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The Different Types Of Editing

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Photo by Agence Olloweb on Unsplash

No matter your style or genre, your written work will likely go through at least one round of editing before being presented to the world. For many authors, scriptwriters, and dissertation writers, your long-form piece may go through a variety of different edits before completion. But what types of editing are available?

Editorial Assessment

Have an early draft and want some feedback? An editorial assessment looks at the big picture with broad strokes. It guides the writer on how to construct the piece in a readable and logical way. Editorial assessments are very similar to structural edits with the two often featuring in editing packages together.

Developmental Editing

Also known as content or substantive editing, developmental editing looks at big picture issues such as organisation and structure. Some key questions that could be addressed include:

  • Does your story flow?

  • Has anything crucial been left out?

  • What can be cut?

  • What would be the best site hierarchy?

  • What blog categories are best for you?

  • What should your brand voice and tone be?

A developmental editor sees your work as a reader would and gives feedback regarding your characters, pacing, plot, tense, and other elements.

An editorial assessment and developmental edit are best for new writers, professional indie authors with strong writing skills, and traditionally published celebrities.

Structural Editing

As the name implies, structural edits work to improve your narrative’s structure. This type of edit occurs after or during a developmental edit. Still, you can request to make analysing your structure a priority. For fiction, a structural edit can help you decide if you need more or fewer chapters, and whether you should expand or cut down on individual sections. It is similar for documents such as dissertations, theses, and technical pieces.

A structural edit is best for writers who struggle with structuring their arguments or narrative.


One of the most common forms of editing, copy-editing seeks to create the most readable version of your book or article. It focuses primarily on clarity, coherency, consistency, and correctness. Using broader strokes than a proofreader, copy-editors correct the following to ensure that your piece looks as professional as possible:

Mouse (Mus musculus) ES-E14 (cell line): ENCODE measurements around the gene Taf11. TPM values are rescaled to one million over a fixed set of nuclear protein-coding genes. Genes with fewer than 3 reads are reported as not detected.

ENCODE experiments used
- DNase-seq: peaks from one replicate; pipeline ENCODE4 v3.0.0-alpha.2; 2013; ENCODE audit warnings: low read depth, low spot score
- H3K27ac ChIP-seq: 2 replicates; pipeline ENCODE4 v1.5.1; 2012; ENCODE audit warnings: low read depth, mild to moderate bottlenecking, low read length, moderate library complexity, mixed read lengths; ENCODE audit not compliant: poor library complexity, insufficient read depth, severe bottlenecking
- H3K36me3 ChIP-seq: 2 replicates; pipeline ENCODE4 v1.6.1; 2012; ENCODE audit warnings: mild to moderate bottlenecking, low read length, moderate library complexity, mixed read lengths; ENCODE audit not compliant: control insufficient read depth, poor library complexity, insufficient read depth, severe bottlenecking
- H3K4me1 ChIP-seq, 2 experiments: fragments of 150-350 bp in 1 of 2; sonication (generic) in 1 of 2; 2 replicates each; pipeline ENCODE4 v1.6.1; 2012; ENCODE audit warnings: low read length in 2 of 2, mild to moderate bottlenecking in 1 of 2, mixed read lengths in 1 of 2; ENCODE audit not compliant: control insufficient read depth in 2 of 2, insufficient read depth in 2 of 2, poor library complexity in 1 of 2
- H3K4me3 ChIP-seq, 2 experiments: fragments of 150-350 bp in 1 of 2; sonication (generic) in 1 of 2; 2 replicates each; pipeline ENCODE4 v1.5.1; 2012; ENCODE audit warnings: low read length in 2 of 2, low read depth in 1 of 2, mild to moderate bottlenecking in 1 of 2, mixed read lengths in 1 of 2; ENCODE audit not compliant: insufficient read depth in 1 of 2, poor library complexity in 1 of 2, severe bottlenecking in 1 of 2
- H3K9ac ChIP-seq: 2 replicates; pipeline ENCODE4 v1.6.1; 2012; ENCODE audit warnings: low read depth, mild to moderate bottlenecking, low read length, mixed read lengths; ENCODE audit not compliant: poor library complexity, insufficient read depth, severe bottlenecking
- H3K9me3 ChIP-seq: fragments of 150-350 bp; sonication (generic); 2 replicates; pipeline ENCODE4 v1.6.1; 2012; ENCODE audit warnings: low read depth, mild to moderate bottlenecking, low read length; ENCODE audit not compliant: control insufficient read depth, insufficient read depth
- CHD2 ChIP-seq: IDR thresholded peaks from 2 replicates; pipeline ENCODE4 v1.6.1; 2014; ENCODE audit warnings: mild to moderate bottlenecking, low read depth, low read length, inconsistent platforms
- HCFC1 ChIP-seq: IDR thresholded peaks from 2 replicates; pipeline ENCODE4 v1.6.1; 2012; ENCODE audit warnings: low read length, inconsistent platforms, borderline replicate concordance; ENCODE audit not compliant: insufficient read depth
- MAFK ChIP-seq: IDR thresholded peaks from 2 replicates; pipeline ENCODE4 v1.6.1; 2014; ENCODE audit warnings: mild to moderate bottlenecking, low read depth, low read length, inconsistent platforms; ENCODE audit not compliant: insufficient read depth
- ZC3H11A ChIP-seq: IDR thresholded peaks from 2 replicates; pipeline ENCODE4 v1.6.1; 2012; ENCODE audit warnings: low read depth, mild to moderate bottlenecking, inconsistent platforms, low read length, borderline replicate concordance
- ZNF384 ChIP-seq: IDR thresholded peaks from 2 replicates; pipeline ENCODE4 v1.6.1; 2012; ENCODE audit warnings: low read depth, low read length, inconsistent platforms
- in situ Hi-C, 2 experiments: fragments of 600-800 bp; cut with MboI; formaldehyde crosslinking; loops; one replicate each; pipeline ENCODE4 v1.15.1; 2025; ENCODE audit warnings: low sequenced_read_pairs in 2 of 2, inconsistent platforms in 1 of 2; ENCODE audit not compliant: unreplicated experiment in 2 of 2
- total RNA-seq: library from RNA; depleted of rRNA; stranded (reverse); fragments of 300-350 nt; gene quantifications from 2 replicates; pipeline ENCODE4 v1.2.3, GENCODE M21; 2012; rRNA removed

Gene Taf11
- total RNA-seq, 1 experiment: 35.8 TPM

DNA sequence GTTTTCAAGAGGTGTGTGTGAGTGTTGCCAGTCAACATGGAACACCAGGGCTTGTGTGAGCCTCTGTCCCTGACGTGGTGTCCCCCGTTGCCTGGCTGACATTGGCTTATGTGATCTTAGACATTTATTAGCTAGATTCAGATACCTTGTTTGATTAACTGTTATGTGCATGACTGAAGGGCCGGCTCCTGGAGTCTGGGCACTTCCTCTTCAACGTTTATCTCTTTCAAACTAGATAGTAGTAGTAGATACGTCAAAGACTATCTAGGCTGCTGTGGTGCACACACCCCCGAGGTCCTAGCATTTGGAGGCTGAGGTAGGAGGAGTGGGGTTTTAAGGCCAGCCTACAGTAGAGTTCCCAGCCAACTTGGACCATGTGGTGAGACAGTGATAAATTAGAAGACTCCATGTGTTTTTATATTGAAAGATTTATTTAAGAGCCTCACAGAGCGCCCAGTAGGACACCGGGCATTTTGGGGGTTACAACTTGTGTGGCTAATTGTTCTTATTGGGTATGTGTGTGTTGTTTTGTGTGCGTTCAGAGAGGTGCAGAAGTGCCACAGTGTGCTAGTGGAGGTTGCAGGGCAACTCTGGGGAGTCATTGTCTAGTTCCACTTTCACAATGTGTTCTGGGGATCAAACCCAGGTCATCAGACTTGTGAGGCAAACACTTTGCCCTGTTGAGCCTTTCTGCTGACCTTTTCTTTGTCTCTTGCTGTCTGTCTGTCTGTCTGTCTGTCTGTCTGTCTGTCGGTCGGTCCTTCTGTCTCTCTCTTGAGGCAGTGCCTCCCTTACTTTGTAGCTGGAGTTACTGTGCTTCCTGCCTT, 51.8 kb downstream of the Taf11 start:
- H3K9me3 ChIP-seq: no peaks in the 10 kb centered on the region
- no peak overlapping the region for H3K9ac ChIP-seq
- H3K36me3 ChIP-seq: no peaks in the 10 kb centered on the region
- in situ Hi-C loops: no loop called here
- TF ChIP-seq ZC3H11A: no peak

• Spelling

  • Grammar

  • Capitalisation

  • Word usage and repetition

  • Dialogue tags

  • Use of numbers and numerals

  • POV and tense

  • Descriptive inconsistencies

  • Factual errors

  • Timeline

  • Readability

  • Adherence to a style guide

Copy edits can be combined with line editing in some editorial packages. Just like with developmental editing, you can request to make copy-editing a priority.

Line Editing

Also known as stylistic or comprehensive editing, line editing focuses on content and flow. Because these styles are so similar, many editing packages place line editing and copy-editing in the same package. Some aspects of your work that would be examined include:

  • Run-on sentences

  • Word usage

  • POV and tense

  • Descriptive inconsistencies

  • Cliches

Whereas previous styles of editing are broader, line editing is deep in the weeds of your work with an eye on word choice and impact.

A book lies opened on a table, the pages unfurling in a beam of sunlight. Behind the book is a coffee mug, and next to it is a pen.
Photo by Yannick Pulver on Unsplash


While we have discussed proofreading at length in a previous blog post, I thought it would be best to include it here as well. Another hyper-focused and detailed edit, proofreading is typically one of the last revisions your piece will go through before publication. Proofreaders look at:

  • Layout issues

  • Page numbering

  • Heading consistency

  • Page/line breaks

  • Tone

  • Spelling

  • Grammar

  • Punctuation

While proofreading is similar to copy-editing in many ways, it is often offered as a separate service.

One tip for fantasy and sci-fi writers is to give your proofreader a style sheet of the fantasy names and locations in your novel or piece. This is to prevent any accidental misunderstandings for them.


Not every writer needs this service, but it can be handy in certain situations. For those who write detailed factual pieces such as textbooks, history or science books, and dissertations, a fact-checker can help you avoid any accidental mix-ups. Typically, a fact-checker will note down all of the facts in your piece and, as the name implies, confirm that they are correct, then make any necessary changes.


For writers of textbooks, detailed worlds, and dense non-fiction, having an indexer on your side can make your book more comfortable to read. Indexers work with both you and your designer to create an appropriately sized index for your piece. Indexers often use indexing software to make the process smoother.

Overall, different niches and writers require different levels of editing, depending on the project. After reading this blog post, we hope you have a better understanding of which type your project needs.

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